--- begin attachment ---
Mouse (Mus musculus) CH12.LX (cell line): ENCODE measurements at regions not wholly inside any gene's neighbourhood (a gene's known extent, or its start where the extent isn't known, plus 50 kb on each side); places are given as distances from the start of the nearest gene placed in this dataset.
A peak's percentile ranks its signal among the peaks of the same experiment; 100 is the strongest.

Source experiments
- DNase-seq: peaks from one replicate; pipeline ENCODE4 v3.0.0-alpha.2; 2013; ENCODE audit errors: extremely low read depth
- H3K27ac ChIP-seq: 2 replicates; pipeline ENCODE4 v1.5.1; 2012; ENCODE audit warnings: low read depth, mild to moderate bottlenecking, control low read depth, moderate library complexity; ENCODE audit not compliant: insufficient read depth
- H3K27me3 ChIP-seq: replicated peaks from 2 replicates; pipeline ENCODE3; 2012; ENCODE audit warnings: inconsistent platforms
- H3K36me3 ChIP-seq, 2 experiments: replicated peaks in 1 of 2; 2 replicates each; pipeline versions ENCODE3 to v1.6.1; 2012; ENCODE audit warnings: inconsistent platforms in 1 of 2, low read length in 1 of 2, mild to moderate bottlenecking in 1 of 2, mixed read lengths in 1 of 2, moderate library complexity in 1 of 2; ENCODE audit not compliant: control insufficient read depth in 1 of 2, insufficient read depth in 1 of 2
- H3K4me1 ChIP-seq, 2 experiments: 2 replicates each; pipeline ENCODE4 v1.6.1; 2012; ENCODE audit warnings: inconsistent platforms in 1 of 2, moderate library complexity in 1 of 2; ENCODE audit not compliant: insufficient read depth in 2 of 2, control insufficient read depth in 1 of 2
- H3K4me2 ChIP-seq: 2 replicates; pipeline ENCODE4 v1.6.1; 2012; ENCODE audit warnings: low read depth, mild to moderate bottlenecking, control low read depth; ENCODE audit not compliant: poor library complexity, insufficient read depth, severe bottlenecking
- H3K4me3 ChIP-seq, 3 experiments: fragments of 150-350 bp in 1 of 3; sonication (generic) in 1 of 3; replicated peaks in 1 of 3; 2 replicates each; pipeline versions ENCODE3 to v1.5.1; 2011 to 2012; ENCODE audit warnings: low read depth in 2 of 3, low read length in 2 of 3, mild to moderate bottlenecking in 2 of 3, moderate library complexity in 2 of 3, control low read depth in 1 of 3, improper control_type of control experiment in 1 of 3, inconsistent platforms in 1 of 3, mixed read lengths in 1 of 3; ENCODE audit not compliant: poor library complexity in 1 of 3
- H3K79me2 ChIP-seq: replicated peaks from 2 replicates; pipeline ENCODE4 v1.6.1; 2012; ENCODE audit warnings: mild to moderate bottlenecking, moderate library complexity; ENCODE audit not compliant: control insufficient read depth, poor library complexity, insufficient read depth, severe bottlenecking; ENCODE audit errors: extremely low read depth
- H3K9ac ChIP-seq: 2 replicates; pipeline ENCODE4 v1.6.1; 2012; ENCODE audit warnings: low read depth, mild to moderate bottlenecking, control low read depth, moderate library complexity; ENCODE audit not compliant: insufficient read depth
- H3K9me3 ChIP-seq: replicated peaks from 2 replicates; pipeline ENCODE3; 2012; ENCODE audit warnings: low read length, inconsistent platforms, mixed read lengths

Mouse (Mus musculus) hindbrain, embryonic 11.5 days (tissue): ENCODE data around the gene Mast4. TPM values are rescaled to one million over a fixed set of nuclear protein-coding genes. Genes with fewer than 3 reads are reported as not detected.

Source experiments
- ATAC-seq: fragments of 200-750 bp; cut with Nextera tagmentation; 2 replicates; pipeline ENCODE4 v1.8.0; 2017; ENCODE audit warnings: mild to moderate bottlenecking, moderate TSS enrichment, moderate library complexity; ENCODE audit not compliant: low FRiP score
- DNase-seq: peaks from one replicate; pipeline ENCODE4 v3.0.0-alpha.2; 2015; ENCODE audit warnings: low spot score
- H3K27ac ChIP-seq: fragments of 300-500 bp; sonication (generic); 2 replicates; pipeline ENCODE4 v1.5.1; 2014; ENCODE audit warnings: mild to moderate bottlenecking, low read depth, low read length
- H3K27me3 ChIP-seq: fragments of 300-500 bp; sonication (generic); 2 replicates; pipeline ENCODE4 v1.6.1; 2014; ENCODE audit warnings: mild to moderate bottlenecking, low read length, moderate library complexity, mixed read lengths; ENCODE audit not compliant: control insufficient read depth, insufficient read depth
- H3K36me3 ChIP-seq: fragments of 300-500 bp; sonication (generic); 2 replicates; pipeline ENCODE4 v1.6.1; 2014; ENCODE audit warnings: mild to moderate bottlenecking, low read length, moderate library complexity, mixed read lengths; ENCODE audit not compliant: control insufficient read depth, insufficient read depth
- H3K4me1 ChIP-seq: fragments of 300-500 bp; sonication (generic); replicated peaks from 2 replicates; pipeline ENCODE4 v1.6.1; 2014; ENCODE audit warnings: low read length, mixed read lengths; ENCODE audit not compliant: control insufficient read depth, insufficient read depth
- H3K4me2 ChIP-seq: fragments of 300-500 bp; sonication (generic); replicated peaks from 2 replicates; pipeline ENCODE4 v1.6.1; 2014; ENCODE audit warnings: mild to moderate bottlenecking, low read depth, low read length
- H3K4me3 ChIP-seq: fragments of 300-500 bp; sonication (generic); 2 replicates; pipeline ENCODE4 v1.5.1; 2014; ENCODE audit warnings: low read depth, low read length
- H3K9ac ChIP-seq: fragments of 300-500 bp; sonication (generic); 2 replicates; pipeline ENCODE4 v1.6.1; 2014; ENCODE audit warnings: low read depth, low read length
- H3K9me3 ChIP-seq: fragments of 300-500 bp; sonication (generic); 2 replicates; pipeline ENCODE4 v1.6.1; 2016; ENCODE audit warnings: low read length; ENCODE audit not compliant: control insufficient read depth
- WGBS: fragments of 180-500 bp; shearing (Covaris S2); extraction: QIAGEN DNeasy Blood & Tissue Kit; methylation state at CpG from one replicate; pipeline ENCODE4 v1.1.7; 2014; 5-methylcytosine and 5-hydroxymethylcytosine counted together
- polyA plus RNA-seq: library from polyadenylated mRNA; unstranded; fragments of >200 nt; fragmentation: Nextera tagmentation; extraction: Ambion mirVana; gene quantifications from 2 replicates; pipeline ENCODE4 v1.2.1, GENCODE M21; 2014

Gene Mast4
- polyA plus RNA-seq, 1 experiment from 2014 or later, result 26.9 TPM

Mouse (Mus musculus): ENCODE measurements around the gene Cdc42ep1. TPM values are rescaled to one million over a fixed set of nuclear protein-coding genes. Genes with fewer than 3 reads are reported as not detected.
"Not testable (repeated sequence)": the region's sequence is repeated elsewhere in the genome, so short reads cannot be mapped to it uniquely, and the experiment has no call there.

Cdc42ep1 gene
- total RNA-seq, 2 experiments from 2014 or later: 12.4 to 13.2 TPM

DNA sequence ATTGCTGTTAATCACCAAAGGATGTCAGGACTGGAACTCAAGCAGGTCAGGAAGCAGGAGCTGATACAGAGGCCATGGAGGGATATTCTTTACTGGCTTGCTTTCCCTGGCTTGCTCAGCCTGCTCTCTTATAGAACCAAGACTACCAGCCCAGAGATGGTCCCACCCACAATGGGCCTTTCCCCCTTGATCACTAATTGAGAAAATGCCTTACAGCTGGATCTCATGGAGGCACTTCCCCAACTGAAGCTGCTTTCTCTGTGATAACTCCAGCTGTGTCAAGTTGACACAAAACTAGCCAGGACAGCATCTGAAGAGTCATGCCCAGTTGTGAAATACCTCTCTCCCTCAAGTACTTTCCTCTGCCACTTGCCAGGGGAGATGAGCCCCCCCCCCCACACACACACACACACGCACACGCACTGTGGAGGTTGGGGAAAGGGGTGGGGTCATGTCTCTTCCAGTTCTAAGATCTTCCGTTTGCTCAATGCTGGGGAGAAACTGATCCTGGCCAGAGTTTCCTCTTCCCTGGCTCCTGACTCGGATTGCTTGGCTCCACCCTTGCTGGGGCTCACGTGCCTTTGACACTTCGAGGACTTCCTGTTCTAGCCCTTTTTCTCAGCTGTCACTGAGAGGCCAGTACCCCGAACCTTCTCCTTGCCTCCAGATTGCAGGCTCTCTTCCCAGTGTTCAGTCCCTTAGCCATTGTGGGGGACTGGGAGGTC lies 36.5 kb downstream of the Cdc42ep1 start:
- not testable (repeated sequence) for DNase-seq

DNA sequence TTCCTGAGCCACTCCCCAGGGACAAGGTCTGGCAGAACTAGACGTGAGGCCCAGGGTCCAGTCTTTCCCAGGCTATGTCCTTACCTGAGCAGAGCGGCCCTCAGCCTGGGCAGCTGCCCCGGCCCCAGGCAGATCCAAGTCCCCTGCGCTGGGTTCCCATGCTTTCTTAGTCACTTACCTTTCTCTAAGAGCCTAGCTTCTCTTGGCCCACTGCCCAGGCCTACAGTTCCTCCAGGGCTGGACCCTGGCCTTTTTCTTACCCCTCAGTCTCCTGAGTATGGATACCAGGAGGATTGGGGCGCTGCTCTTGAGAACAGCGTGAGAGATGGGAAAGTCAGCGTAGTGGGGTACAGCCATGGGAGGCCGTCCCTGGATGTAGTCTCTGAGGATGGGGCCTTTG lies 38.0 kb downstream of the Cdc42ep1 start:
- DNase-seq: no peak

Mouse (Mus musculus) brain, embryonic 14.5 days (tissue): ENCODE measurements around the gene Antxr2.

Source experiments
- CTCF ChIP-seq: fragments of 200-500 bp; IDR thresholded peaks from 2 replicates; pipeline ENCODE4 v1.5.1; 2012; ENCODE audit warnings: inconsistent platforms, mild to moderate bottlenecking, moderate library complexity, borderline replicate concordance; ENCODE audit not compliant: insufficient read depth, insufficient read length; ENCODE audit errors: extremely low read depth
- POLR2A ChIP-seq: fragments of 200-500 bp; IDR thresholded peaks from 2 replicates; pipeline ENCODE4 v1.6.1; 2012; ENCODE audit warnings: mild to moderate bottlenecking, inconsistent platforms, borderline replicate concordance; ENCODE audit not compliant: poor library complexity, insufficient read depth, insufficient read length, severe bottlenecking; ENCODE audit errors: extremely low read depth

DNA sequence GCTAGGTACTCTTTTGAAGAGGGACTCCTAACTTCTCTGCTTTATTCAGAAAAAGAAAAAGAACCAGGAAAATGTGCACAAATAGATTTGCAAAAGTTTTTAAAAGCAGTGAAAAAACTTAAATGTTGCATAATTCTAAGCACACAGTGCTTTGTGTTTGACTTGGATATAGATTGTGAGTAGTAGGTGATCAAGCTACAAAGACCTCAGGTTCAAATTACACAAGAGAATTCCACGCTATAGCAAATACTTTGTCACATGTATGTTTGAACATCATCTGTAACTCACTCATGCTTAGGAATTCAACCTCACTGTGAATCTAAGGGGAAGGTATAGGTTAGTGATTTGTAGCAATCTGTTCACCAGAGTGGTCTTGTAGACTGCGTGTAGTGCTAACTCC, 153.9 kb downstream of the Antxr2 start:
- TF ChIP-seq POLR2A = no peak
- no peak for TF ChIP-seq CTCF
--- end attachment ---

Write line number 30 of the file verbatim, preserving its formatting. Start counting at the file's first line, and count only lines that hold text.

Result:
Mouse (Mus musculus): ENCODE measurements around the gene Cdc42ep1. TPM values are rescaled to one million over a fixed set of nuclear protein-coding genes. Genes with fewer than 3 reads are reported as not detected.